Shabbat and Power to the People

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Q: Dear Rabbi Simon,

You recently responded to a question regarding a power cut resulting in the total cooling off of the food. As your ruling of lenience was based on the fact that there had been no deliberate human input whatsoever (actually on Shabbos itself?), does this imply that the use of a time switch to achieve the same effect would therefore not be permitted?

Good Shabbos,



A: Dear Moshe

Thank you for your question. My delay in replying is partly due to the need to research the matter anew. Of course the classic (pre-20th century) sources do not deal with electricity, and the case of benefiting from the actions of a gentile on Shabbos – which is discussed in the Talmud and the Codes – is not necessarily the same as setting a time switch (so-called “Shabbos clock”).

At any rate, the answer is that it is indeed problematic to arrange ab initio (le-chatchilah) for your urn, for example, to turn off at night, and then to turn on again before lunch, boiling the water anew at that time. The reason for this is that you would effectively be removing the hot water from the source of heat, and then restoring it hours later. The same would apply to cholent (although I would add that such a strategy may be unwise from a bacteriological point of view.) Nevertheless, ex post facto (be-di’eved) you would still be allowed to consume your hot drink. However, if you do not need your electric hot plate overnight, but only (to re-heat in a permissible manner solid food which has already been cooked) during the day, you would be able to “save the planet” and your energy bill by setting a time switch to turn it off after dinner and on again before lunch.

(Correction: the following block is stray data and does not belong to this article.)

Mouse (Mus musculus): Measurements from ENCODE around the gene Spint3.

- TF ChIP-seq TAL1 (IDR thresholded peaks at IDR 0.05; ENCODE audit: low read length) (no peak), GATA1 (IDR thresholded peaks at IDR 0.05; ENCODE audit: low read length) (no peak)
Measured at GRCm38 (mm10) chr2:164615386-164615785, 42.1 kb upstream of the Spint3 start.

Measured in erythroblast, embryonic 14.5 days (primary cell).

I hope this is helpful. As they used to say in America, “power to the people”.

Kind regards


Questions & Answers
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Questions and Answers

Ask the Rabbi: Easy as א-ב-ג?
Dear Rabbi Simon,
I hope you fasted well yesterday.
Thank you for the insights into the Kinnot, making them easier to understand.
In the afternoon, I was listening to a shiur on Eichah on Torahanytime.  As an aside, the speaker mentioned that the 1st perek of Eichah is the source for the order of the alef bet as we know it.  Other chapters also follow the alef bet chronology but with ayin en peh interchanged.
He quoted Rabbi Shimon Schwab as his source.
Although he did not elaborate on this, surely Sefer Tehillim predates Megillat Eichah by centuries.  Several psalms are written in the alef bet order (e.g.
psalm 119).
Can you please clarify?
Thank you & best wishes.
PhilippeHi Philippe
TY for your sophisticated Q.
I have also heard that the question of the sequence of samekh and 'ayin is subject to dispute. It seems that there are indications that in Paleo-Hebrew the order is reversed from what we know. It is alleged that chapters 2, 3 and 4 of Eichah (chapter 5 is not alphabetical) reflect the original order. Of course, as you say, ch 1 conforms to the order with which we are family.
You are right that Tehillim predates Eichah, however a critic can claim that the order was redacted to bring it in line with the accepted/preferred sequence. This is particularly true for ch. 119, where each of the 8 vv per letter are their own group, and each set of 8 vv. can easily be repositioned. The question is in Ps. 34 or 145, if the internal logic of the passage sheds light on the correct sequence. In Ps. 34, some claim that the v. starting with the letter peh makes more sense to follow the verse starting with samekh (due to the common appearance of the word ra'). I am not convinced that this argument is compelling.
I will stick with the mesorah, that 'ayin belongs before peh. Best to look before speaking.
Rabbi Rashi Simon
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